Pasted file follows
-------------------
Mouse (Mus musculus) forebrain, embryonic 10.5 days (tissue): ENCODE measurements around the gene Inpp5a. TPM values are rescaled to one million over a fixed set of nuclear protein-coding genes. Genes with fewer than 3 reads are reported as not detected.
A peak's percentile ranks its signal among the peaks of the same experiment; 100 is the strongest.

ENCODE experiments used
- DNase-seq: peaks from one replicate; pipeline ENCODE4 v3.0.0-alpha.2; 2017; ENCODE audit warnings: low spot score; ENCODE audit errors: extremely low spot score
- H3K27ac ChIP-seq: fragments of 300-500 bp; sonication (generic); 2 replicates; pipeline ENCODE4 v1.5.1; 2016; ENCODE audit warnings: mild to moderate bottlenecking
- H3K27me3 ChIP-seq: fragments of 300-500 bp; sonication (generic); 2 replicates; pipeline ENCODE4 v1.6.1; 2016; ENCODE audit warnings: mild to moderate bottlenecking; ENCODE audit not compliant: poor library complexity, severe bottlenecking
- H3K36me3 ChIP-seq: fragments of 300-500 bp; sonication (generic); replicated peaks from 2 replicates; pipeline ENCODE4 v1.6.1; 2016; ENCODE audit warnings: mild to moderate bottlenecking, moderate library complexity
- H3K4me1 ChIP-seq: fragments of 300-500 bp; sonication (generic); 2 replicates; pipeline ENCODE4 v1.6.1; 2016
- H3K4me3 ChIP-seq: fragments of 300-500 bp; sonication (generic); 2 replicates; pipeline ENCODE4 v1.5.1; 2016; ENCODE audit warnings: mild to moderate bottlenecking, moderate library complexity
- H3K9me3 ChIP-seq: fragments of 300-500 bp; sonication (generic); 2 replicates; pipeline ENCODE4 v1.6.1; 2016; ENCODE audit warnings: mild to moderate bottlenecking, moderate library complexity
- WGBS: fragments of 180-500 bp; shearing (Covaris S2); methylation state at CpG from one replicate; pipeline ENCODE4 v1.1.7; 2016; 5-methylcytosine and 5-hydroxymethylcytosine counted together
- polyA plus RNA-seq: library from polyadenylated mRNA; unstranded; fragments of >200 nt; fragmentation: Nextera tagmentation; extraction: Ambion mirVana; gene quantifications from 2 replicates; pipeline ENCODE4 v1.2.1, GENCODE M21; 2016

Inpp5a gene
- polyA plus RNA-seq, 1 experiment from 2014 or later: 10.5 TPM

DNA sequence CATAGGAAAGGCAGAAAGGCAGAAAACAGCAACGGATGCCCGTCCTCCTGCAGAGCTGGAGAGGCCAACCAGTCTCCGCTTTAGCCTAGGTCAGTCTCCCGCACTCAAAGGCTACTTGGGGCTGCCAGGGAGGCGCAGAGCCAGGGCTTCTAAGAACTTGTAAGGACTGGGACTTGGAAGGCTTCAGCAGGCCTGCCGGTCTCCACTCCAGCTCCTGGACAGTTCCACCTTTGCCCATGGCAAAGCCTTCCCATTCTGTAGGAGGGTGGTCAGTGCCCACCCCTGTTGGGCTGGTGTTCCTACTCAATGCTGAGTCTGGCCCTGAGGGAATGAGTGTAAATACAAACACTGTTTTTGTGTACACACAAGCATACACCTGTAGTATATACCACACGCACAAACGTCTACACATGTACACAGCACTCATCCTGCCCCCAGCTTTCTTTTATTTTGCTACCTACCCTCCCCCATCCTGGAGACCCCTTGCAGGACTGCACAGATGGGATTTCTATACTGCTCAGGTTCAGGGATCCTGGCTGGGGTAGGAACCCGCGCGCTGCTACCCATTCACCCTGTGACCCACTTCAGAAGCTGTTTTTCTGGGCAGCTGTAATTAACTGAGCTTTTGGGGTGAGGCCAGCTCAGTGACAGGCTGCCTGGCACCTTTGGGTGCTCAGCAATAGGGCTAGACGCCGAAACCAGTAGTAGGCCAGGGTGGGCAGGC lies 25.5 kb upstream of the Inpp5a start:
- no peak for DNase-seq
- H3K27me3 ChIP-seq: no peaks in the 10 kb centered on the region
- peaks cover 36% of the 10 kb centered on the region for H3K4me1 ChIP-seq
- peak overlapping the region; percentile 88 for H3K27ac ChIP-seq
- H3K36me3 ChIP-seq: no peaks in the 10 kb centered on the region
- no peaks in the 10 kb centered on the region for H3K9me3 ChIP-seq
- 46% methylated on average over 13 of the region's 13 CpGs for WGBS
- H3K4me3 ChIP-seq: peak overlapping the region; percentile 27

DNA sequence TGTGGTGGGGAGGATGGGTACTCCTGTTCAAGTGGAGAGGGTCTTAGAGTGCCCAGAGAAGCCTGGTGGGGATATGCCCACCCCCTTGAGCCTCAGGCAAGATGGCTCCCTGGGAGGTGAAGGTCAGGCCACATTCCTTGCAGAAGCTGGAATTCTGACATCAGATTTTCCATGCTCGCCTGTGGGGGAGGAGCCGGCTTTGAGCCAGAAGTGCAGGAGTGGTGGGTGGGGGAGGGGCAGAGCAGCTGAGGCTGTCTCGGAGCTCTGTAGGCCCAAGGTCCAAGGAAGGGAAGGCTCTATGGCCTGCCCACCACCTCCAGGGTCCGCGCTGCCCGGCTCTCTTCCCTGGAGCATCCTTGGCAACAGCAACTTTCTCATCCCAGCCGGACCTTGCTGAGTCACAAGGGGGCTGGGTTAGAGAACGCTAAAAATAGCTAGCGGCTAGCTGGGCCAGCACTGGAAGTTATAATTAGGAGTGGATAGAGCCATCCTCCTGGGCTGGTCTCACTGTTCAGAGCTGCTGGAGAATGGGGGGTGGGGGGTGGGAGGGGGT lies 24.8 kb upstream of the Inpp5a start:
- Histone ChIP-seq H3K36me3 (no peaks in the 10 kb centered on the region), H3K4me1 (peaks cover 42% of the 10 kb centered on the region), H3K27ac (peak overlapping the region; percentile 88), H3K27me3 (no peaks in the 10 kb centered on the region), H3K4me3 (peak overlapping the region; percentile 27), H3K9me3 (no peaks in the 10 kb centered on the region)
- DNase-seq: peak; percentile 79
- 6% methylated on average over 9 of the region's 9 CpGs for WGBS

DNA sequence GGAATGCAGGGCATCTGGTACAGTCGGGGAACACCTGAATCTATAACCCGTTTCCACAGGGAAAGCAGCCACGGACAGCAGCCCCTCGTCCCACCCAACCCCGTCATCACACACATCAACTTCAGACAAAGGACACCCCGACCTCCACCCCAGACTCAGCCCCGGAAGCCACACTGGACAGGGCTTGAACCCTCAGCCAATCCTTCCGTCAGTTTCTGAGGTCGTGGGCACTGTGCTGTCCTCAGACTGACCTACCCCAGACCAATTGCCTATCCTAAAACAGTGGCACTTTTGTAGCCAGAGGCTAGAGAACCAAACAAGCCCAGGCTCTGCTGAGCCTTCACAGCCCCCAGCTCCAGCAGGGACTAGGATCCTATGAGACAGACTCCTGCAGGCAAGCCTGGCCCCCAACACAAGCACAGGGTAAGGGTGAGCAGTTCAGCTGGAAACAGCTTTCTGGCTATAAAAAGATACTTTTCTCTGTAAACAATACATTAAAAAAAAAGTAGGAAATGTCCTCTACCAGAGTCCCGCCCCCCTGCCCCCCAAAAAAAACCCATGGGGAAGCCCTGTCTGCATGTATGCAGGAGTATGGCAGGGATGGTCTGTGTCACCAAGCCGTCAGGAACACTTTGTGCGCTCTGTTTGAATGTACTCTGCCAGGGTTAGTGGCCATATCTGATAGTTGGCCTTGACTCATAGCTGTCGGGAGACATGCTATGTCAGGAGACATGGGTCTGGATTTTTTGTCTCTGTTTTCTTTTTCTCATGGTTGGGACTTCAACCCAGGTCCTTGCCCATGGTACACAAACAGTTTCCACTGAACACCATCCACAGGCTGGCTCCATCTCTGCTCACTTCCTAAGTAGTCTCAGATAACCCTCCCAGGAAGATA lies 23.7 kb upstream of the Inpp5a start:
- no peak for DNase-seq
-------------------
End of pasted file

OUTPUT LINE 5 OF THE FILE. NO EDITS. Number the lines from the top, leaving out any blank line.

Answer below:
- H3K27ac ChIP-seq: fragments of 300-500 bp; sonication (generic); 2 replicates; pipeline ENCODE4 v1.5.1; 2016; ENCODE audit warnings: mild to moderate bottlenecking